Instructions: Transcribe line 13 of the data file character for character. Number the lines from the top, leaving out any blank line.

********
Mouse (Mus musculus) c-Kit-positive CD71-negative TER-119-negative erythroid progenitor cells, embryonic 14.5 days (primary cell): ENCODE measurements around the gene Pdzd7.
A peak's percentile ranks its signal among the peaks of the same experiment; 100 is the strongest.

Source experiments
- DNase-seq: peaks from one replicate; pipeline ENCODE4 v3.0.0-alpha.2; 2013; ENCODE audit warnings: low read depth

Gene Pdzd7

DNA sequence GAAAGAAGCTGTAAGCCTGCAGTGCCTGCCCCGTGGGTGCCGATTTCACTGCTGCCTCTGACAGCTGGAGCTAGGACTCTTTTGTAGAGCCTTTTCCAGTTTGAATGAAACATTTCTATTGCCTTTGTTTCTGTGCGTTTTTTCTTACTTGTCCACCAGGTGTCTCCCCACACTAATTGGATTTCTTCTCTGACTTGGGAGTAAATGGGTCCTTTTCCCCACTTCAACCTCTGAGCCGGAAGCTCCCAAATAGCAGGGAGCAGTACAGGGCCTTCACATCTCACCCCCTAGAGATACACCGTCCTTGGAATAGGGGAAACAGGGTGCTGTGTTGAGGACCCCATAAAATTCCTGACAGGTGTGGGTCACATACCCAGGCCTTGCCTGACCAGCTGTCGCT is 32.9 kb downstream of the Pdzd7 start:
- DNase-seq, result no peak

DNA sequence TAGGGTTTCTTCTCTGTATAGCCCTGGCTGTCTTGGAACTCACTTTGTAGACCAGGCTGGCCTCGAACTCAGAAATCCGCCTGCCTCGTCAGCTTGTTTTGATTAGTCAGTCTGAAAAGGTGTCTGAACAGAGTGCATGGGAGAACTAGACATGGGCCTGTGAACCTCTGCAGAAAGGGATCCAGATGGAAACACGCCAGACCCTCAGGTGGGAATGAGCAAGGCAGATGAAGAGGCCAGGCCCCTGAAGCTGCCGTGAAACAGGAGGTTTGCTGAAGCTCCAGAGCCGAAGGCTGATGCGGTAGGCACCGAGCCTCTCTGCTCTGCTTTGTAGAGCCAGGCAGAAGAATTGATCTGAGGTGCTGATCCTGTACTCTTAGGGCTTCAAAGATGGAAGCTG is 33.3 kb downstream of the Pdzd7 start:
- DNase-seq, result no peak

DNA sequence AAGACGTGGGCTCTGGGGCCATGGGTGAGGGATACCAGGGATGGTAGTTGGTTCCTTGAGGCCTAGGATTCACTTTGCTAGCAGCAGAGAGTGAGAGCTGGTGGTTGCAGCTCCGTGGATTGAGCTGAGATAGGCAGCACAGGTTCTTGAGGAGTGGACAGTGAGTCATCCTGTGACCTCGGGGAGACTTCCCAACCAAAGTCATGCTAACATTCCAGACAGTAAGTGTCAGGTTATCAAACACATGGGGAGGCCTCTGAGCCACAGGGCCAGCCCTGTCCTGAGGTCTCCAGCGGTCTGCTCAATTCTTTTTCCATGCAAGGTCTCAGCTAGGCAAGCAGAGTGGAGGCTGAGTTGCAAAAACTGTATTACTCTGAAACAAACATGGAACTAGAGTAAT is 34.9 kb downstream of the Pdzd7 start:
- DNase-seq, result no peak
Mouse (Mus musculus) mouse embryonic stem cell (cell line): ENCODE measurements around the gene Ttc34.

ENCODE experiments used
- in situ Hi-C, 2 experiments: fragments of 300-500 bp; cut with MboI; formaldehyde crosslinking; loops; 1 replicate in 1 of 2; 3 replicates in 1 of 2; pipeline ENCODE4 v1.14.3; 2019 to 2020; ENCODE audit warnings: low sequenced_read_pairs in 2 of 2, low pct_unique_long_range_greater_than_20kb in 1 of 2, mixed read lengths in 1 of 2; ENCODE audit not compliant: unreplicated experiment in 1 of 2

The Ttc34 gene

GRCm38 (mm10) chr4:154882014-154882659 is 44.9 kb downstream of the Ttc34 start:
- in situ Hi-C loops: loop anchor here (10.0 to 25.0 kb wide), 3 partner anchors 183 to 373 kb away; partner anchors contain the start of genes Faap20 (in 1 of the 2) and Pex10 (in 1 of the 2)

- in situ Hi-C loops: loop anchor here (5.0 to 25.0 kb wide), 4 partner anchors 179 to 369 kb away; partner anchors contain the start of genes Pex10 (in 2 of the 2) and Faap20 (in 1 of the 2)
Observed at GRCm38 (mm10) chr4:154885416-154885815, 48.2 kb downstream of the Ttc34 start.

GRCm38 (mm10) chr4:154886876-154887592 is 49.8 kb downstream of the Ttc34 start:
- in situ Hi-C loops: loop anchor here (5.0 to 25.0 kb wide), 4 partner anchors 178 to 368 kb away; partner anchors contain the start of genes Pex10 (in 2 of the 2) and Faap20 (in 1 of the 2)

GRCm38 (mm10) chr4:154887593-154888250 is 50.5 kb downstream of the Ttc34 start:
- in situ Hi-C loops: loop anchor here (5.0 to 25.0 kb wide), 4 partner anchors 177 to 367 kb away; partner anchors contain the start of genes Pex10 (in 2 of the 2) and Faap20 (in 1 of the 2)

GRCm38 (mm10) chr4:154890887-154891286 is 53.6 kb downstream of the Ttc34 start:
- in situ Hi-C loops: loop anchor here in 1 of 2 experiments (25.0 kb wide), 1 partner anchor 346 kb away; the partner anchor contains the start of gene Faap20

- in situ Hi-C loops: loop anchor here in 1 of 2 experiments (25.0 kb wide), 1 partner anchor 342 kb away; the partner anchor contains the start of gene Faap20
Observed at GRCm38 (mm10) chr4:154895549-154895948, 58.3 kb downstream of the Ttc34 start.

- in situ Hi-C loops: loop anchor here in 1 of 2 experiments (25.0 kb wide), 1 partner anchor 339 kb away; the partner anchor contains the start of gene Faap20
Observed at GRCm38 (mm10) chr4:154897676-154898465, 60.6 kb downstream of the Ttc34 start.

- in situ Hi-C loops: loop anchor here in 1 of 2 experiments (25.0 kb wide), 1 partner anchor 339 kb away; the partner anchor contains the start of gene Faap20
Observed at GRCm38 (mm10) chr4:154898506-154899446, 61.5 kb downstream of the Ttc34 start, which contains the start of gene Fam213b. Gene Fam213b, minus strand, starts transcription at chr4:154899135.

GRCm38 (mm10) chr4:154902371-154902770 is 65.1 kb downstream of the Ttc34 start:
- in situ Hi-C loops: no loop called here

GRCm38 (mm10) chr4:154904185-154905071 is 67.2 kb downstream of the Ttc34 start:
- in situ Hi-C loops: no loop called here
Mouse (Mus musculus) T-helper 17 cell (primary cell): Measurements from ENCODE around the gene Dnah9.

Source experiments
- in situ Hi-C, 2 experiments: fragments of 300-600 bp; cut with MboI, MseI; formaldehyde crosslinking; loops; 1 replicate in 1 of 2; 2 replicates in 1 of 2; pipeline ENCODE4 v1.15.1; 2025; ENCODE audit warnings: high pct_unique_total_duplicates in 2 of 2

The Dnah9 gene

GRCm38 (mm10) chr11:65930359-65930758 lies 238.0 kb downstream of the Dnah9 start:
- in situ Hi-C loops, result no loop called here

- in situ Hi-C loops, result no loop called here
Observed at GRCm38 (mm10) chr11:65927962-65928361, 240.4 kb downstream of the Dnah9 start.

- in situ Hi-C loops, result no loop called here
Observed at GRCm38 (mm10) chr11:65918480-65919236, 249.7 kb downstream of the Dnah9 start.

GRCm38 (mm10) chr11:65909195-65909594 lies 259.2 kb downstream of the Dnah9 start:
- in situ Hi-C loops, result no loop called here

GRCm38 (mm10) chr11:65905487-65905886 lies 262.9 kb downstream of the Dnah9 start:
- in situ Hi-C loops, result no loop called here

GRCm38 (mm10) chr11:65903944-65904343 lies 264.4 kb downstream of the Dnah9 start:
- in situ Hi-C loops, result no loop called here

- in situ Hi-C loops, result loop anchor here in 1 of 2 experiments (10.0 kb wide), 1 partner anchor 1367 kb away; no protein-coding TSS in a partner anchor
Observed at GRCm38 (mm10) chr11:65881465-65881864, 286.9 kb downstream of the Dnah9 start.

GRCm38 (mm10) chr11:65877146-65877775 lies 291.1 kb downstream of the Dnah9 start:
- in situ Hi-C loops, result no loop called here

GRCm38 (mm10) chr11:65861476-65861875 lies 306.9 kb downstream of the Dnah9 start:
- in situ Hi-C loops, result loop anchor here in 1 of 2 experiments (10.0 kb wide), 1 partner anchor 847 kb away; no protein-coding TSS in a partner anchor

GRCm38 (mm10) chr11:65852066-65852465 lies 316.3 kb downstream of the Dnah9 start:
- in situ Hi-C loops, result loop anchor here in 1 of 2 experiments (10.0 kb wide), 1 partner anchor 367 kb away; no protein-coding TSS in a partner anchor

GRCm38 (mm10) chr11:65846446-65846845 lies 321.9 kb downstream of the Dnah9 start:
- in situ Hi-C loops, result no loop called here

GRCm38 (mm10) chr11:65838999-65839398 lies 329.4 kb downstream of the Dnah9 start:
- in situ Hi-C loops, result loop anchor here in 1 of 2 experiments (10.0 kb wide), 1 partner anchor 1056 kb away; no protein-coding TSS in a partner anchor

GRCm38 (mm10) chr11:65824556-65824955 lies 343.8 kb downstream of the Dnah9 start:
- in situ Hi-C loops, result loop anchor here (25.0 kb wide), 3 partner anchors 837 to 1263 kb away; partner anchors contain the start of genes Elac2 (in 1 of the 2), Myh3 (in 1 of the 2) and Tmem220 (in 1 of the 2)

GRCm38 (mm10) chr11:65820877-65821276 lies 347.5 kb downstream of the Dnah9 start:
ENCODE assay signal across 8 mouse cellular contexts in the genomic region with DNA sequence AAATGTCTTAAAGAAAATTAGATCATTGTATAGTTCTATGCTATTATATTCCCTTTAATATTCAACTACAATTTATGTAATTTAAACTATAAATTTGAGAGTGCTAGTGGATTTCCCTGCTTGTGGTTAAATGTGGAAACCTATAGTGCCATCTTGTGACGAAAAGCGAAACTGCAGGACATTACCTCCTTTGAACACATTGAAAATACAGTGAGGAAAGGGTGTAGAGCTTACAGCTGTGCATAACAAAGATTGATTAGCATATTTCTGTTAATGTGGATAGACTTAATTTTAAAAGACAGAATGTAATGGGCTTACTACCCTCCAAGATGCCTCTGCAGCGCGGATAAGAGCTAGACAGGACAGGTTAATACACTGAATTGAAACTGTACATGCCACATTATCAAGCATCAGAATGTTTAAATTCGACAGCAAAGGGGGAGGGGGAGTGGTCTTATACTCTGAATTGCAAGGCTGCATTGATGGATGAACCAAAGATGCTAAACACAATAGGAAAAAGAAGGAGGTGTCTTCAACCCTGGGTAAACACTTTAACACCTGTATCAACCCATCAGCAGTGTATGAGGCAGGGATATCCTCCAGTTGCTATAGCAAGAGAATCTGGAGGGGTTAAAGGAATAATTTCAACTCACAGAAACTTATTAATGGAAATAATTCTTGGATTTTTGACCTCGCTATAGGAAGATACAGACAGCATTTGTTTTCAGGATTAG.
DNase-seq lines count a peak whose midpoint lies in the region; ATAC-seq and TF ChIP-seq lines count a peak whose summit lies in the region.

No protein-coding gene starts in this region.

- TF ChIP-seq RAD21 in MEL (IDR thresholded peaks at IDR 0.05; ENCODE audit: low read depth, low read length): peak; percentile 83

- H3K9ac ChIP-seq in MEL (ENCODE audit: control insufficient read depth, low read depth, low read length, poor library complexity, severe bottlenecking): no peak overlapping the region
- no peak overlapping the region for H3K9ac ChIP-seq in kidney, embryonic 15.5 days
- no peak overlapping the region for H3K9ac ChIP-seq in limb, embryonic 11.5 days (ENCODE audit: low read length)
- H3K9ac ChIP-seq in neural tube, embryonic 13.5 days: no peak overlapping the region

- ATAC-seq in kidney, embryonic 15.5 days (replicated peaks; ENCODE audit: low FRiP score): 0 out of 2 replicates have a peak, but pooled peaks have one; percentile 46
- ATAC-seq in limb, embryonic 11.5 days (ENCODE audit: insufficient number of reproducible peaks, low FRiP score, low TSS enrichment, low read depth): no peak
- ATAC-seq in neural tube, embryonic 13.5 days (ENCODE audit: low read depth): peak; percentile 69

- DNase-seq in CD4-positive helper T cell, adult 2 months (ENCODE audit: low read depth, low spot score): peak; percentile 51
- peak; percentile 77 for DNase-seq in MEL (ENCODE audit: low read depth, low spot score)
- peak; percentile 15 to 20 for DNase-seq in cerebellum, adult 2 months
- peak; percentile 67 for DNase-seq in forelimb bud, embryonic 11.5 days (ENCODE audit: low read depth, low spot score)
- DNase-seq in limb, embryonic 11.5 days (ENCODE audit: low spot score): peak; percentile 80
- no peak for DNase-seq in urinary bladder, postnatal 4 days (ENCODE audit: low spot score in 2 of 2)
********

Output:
ENCODE experiments used